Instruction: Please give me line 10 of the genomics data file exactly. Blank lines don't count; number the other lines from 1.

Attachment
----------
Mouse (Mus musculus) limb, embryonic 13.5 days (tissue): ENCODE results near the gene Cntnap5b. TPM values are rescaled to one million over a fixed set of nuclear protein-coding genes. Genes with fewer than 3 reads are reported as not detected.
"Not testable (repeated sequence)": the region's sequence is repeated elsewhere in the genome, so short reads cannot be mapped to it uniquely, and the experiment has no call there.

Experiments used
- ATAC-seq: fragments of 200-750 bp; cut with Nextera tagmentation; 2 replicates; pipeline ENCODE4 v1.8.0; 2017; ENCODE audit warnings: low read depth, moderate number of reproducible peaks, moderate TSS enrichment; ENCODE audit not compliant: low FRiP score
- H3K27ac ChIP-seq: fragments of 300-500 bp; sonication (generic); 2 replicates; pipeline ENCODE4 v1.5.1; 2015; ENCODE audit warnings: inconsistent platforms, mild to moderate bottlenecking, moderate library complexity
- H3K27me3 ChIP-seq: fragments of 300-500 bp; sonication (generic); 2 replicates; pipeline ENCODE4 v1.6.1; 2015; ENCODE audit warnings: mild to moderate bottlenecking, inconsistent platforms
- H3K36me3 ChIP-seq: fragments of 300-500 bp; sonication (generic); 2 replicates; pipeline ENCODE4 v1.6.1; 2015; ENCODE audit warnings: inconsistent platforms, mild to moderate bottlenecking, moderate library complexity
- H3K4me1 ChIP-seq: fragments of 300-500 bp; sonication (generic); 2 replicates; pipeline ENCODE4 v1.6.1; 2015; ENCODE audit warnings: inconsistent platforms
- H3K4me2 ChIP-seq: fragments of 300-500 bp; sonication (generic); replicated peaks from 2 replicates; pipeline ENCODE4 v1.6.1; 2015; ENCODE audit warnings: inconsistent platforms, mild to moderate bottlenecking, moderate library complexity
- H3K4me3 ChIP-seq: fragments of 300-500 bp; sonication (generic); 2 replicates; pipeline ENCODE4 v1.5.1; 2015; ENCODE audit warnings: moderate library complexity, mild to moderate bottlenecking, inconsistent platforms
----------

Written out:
- H3K4me3 ChIP-seq: fragments of 300-500 bp; sonication (generic); 2 replicates; pipeline ENCODE4 v1.5.1; 2015; ENCODE audit warnings: moderate library complexity, mild to moderate bottlenecking, inconsistent platforms